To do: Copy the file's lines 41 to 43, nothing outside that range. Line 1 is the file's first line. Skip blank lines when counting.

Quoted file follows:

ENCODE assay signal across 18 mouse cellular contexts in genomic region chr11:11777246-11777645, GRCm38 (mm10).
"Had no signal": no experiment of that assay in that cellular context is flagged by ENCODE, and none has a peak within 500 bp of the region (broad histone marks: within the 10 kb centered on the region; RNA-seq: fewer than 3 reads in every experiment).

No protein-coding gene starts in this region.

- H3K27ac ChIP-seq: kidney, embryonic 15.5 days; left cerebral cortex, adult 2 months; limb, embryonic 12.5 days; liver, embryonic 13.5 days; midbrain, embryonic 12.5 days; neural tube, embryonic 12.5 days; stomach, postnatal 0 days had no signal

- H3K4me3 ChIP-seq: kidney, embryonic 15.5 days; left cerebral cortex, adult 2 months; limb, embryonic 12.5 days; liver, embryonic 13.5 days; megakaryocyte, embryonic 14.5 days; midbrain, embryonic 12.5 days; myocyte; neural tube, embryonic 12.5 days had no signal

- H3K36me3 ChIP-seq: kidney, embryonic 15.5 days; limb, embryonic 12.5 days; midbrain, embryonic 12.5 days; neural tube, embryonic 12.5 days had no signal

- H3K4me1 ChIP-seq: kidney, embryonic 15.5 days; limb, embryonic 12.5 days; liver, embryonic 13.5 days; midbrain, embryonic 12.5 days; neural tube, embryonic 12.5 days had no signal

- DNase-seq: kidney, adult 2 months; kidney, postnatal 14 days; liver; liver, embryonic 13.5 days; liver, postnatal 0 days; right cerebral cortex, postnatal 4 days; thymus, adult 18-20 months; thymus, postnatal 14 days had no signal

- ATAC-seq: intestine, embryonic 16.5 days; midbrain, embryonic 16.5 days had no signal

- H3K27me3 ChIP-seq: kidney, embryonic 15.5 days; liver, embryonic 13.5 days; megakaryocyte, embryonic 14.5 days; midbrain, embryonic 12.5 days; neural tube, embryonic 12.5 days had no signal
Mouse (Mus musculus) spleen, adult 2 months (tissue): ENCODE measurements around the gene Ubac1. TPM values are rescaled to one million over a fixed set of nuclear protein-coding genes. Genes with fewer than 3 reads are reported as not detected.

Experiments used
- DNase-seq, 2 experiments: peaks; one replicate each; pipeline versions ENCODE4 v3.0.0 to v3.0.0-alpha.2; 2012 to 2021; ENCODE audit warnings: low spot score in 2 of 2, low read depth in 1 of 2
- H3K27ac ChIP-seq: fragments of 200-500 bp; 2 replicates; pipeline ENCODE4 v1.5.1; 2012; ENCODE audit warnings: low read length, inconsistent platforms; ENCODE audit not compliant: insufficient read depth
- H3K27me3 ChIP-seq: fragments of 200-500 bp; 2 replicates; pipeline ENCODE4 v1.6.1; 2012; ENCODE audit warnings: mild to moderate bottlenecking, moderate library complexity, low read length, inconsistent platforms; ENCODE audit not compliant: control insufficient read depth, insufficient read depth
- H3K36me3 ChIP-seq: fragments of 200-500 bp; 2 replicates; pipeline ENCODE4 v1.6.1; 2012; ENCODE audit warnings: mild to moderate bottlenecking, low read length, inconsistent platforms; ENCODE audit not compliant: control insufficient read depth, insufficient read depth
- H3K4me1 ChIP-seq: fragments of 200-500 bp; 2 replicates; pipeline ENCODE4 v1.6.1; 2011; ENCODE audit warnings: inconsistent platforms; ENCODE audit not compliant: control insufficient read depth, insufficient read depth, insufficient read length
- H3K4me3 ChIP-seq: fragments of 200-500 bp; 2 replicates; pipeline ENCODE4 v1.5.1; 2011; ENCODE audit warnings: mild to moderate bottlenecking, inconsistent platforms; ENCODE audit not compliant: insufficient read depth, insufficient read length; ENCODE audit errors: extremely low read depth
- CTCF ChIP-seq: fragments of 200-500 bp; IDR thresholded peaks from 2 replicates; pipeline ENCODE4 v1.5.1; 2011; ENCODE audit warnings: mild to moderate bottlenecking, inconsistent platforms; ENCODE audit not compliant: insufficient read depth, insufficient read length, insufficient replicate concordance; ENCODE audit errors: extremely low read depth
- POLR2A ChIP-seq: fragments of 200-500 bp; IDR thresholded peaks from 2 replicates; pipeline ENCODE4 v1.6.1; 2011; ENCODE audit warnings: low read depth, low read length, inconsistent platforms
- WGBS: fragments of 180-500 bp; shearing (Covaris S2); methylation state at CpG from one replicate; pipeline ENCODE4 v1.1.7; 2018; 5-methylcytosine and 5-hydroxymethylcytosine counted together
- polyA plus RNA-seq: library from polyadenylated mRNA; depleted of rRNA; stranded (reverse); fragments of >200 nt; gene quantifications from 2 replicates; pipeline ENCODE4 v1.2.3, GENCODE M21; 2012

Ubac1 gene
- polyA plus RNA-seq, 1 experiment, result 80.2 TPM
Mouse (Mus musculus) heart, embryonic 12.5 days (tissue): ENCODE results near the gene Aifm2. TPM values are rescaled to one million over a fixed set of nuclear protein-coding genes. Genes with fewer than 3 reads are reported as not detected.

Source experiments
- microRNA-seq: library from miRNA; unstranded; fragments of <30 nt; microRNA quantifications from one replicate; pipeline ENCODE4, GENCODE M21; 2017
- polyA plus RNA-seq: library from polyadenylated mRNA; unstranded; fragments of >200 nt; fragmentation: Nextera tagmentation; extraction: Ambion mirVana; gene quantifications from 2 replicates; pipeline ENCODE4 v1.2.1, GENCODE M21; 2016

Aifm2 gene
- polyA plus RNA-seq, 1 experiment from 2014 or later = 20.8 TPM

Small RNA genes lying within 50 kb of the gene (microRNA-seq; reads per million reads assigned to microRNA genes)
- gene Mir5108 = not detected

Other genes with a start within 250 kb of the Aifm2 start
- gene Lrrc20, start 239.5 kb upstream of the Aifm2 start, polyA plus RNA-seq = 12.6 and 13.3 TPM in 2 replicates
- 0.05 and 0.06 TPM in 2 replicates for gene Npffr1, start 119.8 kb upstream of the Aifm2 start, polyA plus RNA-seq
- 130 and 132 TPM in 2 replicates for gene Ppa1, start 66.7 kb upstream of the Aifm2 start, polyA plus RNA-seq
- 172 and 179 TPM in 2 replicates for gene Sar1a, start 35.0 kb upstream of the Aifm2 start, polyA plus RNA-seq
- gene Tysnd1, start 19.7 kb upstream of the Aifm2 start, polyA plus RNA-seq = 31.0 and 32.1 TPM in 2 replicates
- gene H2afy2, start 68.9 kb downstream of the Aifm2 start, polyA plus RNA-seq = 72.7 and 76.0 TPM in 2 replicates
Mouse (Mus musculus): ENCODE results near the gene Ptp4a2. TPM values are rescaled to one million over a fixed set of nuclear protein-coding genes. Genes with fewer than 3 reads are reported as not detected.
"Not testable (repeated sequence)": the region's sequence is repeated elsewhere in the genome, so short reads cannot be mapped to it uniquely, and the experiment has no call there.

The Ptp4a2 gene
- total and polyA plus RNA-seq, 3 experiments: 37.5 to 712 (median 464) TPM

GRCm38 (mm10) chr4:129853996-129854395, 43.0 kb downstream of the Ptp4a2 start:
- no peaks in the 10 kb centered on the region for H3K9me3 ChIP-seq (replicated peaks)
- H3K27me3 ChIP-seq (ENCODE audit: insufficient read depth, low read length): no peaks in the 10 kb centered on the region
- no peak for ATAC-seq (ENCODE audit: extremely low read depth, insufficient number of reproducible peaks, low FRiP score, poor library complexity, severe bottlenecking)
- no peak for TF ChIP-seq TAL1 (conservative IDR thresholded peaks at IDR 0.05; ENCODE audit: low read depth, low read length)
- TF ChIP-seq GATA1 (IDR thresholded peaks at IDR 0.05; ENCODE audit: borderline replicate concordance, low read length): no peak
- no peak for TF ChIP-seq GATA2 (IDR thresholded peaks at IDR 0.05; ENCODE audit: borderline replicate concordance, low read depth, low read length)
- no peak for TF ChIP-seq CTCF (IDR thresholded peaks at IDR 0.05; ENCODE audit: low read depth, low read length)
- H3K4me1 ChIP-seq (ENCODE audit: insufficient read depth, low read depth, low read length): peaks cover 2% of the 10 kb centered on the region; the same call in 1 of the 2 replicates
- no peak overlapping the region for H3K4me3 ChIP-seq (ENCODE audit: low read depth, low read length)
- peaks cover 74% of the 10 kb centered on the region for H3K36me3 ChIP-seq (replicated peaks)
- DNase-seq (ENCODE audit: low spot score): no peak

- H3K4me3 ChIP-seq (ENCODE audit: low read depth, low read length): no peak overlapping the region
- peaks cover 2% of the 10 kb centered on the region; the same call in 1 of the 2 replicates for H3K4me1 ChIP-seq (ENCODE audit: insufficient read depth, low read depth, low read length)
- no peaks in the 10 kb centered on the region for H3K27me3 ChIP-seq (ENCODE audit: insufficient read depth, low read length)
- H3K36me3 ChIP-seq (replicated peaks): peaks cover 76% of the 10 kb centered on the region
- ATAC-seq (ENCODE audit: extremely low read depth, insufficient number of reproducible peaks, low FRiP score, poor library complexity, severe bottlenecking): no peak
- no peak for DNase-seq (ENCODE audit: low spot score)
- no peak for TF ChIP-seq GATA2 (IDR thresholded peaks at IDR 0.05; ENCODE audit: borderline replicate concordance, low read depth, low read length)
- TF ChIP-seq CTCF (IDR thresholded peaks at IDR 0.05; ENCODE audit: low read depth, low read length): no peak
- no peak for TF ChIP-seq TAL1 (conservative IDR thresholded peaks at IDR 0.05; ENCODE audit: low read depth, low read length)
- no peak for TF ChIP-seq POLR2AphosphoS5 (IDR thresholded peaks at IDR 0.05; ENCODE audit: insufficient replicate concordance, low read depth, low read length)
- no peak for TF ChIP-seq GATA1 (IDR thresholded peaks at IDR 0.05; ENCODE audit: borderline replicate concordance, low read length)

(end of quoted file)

"Not testable (repeated sequence)": the region's sequence is repeated elsewhere in the genome, so short reads cannot be mapped to it uniquely, and the experiment has no call there.

The Ptp4a2 gene
- total and polyA plus RNA-seq, 3 experiments: 37.5 to 712 (median 464) TPM